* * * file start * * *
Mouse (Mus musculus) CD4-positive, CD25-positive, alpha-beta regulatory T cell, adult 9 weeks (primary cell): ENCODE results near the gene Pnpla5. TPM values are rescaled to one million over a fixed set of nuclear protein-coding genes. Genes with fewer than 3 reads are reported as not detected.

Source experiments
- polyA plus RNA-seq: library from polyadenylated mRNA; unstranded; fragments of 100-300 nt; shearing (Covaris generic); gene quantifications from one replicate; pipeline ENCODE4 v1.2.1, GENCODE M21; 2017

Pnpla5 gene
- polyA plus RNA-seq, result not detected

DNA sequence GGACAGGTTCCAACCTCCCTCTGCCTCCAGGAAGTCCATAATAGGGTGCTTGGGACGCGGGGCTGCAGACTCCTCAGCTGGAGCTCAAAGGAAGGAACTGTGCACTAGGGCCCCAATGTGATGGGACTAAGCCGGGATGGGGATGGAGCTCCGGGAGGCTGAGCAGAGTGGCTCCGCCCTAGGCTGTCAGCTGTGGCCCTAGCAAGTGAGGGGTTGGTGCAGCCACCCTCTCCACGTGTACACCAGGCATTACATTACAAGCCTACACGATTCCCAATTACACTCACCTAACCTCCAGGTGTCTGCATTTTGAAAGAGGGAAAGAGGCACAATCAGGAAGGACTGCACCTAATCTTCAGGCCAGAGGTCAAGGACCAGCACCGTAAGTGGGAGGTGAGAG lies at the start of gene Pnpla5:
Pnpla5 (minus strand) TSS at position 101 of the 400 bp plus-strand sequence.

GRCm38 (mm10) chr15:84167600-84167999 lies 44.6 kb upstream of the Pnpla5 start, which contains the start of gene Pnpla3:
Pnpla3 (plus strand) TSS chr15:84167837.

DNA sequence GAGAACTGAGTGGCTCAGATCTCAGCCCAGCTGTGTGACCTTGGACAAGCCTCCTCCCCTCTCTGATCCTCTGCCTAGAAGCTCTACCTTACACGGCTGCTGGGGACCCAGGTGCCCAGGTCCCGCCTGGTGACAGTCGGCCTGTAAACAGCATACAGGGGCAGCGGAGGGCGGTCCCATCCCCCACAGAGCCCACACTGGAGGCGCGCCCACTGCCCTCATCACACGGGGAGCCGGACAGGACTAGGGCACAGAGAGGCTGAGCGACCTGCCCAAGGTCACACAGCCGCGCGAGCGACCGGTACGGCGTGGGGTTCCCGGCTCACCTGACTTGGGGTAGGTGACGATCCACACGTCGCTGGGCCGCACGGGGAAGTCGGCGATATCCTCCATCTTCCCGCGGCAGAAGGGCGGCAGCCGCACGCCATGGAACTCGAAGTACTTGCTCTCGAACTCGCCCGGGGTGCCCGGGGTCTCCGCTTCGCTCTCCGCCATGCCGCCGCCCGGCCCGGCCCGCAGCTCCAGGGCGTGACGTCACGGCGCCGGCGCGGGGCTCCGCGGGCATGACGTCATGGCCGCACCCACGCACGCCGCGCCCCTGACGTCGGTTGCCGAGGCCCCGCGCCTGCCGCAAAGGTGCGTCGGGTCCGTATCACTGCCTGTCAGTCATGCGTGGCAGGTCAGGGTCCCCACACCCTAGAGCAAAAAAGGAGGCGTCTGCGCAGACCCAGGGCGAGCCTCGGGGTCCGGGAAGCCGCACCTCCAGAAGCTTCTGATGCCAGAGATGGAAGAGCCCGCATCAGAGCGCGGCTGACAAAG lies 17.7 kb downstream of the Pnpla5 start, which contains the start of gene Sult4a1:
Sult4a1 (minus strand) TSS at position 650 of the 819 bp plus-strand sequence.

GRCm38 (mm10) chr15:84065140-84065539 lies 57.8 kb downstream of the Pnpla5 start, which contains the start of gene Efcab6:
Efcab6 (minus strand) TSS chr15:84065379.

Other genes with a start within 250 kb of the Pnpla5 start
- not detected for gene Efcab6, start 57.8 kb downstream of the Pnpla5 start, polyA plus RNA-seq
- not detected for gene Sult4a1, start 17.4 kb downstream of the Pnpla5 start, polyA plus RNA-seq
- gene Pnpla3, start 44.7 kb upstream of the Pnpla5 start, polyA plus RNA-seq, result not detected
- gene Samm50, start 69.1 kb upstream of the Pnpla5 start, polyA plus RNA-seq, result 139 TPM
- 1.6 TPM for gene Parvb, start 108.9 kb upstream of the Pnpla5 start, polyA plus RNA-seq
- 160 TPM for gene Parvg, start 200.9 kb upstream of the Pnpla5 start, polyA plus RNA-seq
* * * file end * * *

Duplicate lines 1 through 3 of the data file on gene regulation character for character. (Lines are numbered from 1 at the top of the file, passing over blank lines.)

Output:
Mouse (Mus musculus) CD4-positive, CD25-positive, alpha-beta regulatory T cell, adult 9 weeks (primary cell): ENCODE results near the gene Pnpla5. TPM values are rescaled to one million over a fixed set of nuclear protein-coding genes. Genes with fewer than 3 reads are reported as not detected.

Source experiments
- polyA plus RNA-seq: library from polyadenylated mRNA; unstranded; fragments of 100-300 nt; shearing (Covaris generic); gene quantifications from one replicate; pipeline ENCODE4 v1.2.1, GENCODE M21; 2017